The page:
Content personalization has become the aspiration of modern communications. Companies large and small are on a quest to deliver the content a customer needs – and only that content — at the current part of the customer’s journey. Nothing more and nothing less.
Marketing communications, human resources, training, technical documentation, and customer support are all looking to deliver content that is relevant, usable, and timely. They want to deliver:
- The right content
- To the right person
- At the right time
- On the right device
- In the language of their choosing
Our industry has been trying to achieve this goal for a long time. So why isn’t it happening, successfully, at scale?
Two Ways to Provide Personalization
There are two ways to go about delivering personalized content.
The first way is manual. This method means that you create, manage, store, update, and retire different content for each person, persona, or customer type. Many companies have tried, and failed, to deliver personalized content in this way. The entire concept of creating personas and then writing content for each person represents an often-failed attempt at personalized content. It simply doesn’t scale.
The second way is automated. This method emphasizes sophisticated tools that attempt to match the content to the consumer.
Some companies have tried this method. They’ve deployed expensive new software. They may have worked hard to deliver a proof of concept with a limited set of content and customer data. The problem is, they didn’t first optimize the content for reuse, automation, or personalization. They took existing content and put it into new tools and hoped that would be enough.
But it’s not.
Personalization at Scale
The only way to deliver personalized content at scale is to automate the process at the point of delivery. And for that to work, you’ve got to change how you “do” content.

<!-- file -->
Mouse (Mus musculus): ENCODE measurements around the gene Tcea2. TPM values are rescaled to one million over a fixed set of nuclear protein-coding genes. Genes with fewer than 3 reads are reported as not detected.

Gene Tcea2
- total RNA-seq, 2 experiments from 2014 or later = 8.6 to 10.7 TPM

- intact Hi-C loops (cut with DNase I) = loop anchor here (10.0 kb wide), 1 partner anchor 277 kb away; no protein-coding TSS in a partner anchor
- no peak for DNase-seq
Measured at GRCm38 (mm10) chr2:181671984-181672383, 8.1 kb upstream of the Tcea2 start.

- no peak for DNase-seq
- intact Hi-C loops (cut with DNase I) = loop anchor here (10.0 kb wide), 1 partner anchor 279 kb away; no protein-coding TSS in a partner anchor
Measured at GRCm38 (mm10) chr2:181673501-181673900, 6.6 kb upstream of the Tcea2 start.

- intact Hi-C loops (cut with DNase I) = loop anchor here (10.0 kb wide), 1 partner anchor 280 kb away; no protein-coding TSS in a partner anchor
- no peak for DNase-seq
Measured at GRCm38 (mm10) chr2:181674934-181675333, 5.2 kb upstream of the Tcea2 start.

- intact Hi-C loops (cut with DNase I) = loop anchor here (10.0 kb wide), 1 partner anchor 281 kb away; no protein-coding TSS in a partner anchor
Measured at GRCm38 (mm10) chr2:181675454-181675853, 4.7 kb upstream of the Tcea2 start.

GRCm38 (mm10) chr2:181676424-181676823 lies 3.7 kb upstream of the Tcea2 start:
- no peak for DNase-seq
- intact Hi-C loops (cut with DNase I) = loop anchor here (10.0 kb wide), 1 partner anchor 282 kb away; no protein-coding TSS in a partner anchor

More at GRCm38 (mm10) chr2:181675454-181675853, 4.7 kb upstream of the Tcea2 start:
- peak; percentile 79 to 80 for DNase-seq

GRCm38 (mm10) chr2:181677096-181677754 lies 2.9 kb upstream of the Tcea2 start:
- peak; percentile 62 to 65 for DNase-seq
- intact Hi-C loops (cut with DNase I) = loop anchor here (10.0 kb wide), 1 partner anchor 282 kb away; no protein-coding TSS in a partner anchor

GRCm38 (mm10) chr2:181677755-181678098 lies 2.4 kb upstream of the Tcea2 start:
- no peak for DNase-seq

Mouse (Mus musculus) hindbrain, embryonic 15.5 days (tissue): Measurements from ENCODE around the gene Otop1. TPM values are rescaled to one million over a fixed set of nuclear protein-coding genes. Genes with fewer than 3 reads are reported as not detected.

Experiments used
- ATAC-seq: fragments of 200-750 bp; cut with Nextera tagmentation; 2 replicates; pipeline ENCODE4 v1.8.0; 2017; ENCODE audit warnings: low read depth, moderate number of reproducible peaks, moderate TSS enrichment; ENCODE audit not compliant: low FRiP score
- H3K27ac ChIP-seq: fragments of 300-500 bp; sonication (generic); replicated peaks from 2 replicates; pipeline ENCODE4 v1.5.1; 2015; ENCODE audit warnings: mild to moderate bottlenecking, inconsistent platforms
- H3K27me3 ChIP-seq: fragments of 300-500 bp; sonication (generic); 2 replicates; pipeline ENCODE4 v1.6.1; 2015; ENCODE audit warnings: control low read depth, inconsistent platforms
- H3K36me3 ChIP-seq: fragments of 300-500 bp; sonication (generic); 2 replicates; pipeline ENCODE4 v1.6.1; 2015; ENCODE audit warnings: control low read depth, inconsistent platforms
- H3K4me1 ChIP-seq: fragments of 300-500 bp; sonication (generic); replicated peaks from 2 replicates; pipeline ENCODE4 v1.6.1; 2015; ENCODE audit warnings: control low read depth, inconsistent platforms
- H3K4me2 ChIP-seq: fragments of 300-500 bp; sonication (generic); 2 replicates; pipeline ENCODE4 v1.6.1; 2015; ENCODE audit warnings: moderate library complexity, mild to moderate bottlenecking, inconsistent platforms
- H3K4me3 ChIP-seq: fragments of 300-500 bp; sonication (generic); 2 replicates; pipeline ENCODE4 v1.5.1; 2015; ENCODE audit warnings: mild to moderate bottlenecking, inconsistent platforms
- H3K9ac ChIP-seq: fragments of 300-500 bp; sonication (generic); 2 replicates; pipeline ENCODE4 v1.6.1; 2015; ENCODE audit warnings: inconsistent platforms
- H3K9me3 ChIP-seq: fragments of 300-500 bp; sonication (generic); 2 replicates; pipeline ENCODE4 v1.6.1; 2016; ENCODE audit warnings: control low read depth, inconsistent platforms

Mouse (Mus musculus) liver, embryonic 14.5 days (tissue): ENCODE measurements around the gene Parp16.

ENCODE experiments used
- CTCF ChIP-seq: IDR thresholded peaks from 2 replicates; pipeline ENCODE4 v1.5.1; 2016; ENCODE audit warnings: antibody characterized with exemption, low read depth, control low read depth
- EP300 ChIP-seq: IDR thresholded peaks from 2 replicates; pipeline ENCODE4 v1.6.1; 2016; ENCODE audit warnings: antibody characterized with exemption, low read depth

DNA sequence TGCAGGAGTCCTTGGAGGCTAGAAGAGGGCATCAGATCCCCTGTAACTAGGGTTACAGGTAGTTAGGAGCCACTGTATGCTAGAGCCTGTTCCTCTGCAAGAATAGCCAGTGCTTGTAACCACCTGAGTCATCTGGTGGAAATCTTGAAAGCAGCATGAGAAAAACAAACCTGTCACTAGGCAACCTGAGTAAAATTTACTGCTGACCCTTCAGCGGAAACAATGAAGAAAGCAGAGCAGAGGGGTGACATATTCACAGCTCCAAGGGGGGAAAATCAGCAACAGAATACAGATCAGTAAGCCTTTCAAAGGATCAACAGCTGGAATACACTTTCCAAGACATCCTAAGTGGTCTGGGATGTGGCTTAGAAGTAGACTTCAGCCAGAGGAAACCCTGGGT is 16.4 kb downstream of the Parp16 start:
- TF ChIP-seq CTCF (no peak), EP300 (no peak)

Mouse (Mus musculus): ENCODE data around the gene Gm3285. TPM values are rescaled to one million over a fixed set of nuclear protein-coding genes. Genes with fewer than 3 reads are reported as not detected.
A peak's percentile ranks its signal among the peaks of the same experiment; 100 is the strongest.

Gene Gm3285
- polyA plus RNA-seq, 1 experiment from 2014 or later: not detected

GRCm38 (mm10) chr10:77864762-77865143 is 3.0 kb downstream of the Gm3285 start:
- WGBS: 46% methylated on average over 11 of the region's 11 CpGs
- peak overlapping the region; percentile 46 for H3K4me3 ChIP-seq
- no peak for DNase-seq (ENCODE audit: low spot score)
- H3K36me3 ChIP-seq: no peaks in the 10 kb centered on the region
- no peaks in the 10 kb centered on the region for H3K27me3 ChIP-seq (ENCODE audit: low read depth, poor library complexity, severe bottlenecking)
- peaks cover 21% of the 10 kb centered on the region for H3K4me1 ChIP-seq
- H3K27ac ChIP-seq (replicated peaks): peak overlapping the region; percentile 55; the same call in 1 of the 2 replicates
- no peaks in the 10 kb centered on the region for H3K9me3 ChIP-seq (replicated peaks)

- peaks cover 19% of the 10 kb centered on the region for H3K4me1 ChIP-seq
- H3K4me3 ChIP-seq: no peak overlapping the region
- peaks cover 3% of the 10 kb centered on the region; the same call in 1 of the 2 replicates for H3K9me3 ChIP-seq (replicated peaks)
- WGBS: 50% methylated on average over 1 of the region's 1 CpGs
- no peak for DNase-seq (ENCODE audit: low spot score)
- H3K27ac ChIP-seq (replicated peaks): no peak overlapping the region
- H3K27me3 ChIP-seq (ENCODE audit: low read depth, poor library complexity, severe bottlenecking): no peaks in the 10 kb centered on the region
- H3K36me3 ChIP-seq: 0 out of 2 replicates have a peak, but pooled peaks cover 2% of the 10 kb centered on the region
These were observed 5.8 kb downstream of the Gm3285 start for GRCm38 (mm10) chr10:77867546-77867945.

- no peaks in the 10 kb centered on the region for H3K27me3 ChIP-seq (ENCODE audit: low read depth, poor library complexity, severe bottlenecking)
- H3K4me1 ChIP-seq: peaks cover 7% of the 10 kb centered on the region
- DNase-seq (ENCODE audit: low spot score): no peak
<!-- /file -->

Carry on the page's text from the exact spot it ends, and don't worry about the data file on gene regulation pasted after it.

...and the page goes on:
Instead of creating (storing, managing, retiring) an entire information asset for a particular person or persona, you need to reuse components from a comprehensive library of chunked information. The content must be written, stored, managed, and retired using small format-free components that can be dynamically assembled, published, and delivered on the fly.
And herein lies the Personalization Paradox. To provide personalized experiences at scale, the content must be standardized.
In order to create nimble, reusable pieces of content that can be combined, on the fly, in different ways for different people and different devices, you must standardize everything about the content.
This includes the words and images you use, the ways in which you combine them, the tone and voice, and ultimately the paragraphs and sets of paragraphs that you deliver. If you do not standardize your content, you will not be successful combining various components in different ways.
Sure, you can deliver words, sentences, and paragraphs. But that doesn’t mean they will fit together seamlessly to create a customer experience that reflects your brand.
Standardization Enables Personalization
Standardization enables personalization.
Without standards, any attempt to deliver personalized experience is hampered by content that does not flow when the consumer encounters it. It sends mixed messages. It creates confusion instead of providing clarity.
By using standards, your content can mix-and-match seamlessly. It is uniform in terminology, tone, grammar, and style. Components are tagged with rich metadata, so that systems and people can find them. Components are stored in a content management system where content is easy to find, assemble, and release to the personalization engine and delivery platforms.
The Personalization Paradox seems to elude many organizations. They do not understand that even the latest, most sophisticated technology is not enough to produce a professional, personalized experience. They must also change the way they envision, create, manage, store, and retire the requisite components.
Standardizing content to create a personalized experience might seem counter-intuitive at first. After all, when we think of a personalized experience, we think of unique content that is created and delivered for a unique individual. As we have seen, creating unique content this way simply cannot scale.
According to several studies released in the past year, most companies say that personalizing the customer experience is a critical “must have,” and they have the statistics to back it up. And yet, very few companies believe they are delivering enough personalized content or delivering it well.
Join my webinar Why Companies Fail (And How You Can Succeed) at Personalization on June 18, 2020, 10:00 am Pacific, to learn more about why personalized content is imperative to the enterprise, why so many companies fail to deliver, and the five dimensions of standardization.
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